We studied three different injection techniques of sciatic nerve block in terms of block onset time and efficacy with 0.75% ropivacaine. A total of 75 patients undergoing foot surgery were randomly allocated to receive sciatic nerve blockade by means of the classic posterior approach (group classic; n = 25), a modified subgluteus posterior approach (group subgluteus; n = 25), or a lateral popliteal approach (group popliteal; n = 25). All blocks were performed with the use of a nerve stimulator (stimulation frequency, 2 Hz; intensity, 2-0.5 mA) and 30 mL of 0.75% ropivacaine. Onset of nerve block was defined as complete loss of pinprick sensation in the sciatic nerve distribution with concomitant inability to perform plantar or dorsal flexion of the foot. In the three groups, an appropriate sciatic stimulation was elicited at <0.5 mA. The failure rate was similar in the three groups (group popliteal: 4% versus group classic: 4% versus group subgluteus: 8%). The onset of nerve block was slower in group popliteal (25 +/- 5 min) compared with group classic (16 +/- 4 min) and group subgluteus (17 +/- 4 min; P < 0.001). There was no significant difference in the onset of nerve block between group classic and group subgluteus. No differences in the degree of pain measured at the first postoperative administration of pain medication were observed among the three groups. We conclude that the three approaches resulted in clinically acceptable anesthesia in the distribution of the sciatic nerve. The subgluteus and classic posterior approaches generated a significantly faster onset of anesthesia than the lateral popliteal approach.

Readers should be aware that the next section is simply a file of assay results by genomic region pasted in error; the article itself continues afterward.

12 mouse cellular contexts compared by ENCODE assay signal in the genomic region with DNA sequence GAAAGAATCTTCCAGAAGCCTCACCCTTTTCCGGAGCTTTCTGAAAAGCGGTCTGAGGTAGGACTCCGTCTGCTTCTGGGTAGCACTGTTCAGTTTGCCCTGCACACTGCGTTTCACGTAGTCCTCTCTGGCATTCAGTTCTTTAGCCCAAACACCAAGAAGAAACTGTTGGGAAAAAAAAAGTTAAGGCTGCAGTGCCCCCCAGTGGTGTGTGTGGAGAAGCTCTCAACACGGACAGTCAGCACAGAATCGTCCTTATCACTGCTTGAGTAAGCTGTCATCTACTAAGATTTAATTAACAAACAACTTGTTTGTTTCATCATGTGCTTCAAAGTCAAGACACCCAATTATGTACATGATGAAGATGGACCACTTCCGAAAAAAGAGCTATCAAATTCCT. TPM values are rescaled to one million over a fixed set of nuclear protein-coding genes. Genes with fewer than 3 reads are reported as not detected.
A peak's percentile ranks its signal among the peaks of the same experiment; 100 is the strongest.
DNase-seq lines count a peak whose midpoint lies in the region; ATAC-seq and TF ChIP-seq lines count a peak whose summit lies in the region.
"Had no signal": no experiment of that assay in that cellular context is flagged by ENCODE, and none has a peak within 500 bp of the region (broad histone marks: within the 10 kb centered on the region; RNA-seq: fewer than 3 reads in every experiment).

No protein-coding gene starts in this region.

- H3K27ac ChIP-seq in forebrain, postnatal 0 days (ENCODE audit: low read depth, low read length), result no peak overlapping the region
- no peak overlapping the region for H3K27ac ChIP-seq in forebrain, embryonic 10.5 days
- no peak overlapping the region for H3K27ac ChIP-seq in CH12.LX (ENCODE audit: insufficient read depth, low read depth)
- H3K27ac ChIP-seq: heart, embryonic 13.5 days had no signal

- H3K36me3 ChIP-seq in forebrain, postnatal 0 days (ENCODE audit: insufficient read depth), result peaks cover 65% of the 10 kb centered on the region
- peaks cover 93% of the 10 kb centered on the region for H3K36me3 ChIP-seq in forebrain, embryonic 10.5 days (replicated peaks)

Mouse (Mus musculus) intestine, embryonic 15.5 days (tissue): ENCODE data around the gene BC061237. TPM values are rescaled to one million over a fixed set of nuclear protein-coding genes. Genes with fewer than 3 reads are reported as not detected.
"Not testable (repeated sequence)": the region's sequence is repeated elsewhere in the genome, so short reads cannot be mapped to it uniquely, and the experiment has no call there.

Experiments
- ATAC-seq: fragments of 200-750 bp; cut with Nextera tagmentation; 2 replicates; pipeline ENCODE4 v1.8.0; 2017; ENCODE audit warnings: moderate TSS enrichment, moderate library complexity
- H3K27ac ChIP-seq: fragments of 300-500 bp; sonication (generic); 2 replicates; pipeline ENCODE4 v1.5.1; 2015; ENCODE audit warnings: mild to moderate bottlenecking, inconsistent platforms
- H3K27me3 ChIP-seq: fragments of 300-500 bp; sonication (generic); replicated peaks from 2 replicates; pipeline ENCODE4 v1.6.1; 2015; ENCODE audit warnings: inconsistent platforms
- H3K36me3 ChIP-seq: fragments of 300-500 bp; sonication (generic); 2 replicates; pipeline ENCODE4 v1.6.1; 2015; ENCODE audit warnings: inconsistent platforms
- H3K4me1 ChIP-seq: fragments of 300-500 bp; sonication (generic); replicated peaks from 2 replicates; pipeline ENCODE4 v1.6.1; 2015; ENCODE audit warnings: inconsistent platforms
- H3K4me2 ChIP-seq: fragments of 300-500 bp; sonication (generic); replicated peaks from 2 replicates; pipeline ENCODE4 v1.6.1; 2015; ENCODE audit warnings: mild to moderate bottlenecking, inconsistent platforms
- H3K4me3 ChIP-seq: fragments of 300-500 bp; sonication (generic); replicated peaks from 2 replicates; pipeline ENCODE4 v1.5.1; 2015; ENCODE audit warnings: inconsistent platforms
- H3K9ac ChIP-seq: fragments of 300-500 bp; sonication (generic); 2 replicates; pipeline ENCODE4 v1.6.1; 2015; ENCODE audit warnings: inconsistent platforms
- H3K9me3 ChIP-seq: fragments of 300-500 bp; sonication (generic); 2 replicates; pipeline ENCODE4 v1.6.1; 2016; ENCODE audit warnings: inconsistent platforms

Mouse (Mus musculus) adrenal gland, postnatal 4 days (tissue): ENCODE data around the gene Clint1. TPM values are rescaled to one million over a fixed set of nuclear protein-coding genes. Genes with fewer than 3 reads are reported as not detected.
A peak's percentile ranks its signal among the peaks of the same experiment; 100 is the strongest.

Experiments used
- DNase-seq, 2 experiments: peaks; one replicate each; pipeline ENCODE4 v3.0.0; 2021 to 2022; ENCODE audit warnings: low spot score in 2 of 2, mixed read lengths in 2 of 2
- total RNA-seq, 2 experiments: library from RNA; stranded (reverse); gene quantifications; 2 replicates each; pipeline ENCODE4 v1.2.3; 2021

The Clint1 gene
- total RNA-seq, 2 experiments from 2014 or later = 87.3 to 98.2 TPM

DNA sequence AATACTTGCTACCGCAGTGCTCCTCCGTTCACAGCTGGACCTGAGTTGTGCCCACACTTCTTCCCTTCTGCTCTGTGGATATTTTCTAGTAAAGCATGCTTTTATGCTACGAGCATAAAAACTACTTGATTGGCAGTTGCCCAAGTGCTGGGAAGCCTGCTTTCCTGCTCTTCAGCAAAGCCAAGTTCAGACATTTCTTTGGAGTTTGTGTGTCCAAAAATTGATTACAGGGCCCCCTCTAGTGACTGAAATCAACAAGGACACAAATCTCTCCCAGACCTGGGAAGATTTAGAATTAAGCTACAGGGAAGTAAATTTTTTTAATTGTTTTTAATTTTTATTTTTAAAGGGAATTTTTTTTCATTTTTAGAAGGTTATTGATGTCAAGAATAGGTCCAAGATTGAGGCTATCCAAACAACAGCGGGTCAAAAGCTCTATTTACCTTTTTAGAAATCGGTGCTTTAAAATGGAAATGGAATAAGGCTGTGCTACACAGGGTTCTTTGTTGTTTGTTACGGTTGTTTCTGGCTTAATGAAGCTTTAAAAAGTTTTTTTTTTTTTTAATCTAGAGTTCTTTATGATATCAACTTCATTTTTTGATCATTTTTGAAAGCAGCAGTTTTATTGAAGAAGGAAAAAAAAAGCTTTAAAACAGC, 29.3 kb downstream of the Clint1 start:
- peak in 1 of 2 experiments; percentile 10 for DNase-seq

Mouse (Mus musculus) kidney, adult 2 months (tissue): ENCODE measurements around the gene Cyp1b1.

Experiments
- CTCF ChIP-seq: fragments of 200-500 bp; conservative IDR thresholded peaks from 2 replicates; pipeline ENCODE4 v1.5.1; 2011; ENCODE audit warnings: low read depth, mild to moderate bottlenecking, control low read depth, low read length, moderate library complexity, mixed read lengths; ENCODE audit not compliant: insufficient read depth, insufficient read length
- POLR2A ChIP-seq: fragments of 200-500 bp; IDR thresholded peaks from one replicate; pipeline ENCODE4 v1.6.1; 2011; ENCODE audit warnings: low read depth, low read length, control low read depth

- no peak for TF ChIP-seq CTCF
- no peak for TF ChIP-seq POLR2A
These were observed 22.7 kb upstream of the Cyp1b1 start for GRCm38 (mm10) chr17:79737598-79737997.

Implications: Comparing three different approaches to the sciatic nerve with 0.75% ropivacaine, the classic and subgluteal approaches exhibited a faster onset time of sensory and motor blockade than the lateral popliteal approach.